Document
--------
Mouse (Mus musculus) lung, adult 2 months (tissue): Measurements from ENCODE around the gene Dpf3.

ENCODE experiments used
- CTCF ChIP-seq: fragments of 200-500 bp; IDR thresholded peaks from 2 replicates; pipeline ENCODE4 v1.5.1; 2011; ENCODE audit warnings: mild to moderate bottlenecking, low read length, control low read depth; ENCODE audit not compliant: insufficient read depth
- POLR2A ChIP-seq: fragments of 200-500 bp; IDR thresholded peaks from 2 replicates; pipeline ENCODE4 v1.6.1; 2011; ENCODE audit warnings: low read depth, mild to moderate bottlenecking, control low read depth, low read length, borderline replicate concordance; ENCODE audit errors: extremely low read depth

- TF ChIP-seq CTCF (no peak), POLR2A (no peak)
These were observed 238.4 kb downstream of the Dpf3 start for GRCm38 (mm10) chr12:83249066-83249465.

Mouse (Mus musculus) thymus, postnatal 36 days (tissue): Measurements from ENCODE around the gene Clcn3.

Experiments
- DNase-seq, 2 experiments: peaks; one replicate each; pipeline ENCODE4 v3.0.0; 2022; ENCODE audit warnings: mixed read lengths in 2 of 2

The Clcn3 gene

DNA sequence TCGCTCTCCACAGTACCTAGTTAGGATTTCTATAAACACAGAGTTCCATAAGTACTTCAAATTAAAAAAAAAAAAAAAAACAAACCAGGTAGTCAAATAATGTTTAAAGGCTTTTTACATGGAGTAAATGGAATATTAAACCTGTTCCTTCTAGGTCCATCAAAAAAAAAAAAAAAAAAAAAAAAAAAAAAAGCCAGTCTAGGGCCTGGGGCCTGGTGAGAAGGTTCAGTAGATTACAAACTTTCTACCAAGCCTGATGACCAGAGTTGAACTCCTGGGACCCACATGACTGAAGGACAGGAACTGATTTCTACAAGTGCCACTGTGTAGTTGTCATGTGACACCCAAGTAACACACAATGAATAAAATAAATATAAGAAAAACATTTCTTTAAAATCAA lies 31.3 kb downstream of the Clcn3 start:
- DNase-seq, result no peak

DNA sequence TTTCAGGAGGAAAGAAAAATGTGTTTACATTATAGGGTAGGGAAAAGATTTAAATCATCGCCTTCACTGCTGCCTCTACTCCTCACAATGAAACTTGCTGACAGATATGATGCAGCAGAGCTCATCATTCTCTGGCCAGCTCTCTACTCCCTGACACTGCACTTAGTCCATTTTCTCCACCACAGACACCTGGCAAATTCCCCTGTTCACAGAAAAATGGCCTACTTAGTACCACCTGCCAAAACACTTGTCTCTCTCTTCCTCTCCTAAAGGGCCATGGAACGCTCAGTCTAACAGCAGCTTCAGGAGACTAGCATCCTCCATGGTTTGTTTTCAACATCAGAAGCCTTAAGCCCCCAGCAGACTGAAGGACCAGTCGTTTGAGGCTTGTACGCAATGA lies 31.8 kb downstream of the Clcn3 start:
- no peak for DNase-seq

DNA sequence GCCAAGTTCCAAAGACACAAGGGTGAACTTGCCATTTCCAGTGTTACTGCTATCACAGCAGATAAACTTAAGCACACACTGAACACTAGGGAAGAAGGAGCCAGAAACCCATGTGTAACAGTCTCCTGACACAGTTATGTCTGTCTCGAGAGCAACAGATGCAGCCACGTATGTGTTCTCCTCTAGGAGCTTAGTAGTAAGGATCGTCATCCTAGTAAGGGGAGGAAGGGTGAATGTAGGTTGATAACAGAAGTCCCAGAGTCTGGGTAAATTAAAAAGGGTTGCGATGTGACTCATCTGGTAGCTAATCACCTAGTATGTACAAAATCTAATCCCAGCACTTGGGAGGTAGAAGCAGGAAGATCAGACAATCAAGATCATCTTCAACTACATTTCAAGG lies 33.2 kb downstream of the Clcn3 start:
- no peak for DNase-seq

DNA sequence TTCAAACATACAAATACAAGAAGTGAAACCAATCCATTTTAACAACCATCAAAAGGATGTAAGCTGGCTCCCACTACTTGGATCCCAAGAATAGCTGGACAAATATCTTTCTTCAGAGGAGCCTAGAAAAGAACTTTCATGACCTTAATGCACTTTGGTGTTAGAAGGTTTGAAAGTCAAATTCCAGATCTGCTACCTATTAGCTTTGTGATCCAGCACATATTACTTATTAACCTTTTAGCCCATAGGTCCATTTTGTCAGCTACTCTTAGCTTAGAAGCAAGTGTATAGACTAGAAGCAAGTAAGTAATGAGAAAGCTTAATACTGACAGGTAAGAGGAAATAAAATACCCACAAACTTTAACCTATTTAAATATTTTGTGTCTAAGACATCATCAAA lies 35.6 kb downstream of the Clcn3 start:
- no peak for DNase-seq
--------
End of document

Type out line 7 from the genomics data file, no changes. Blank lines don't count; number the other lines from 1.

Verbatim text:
Mouse (Mus musculus) thymus, postnatal 36 days (tissue): Measurements from ENCODE around the gene Clcn3.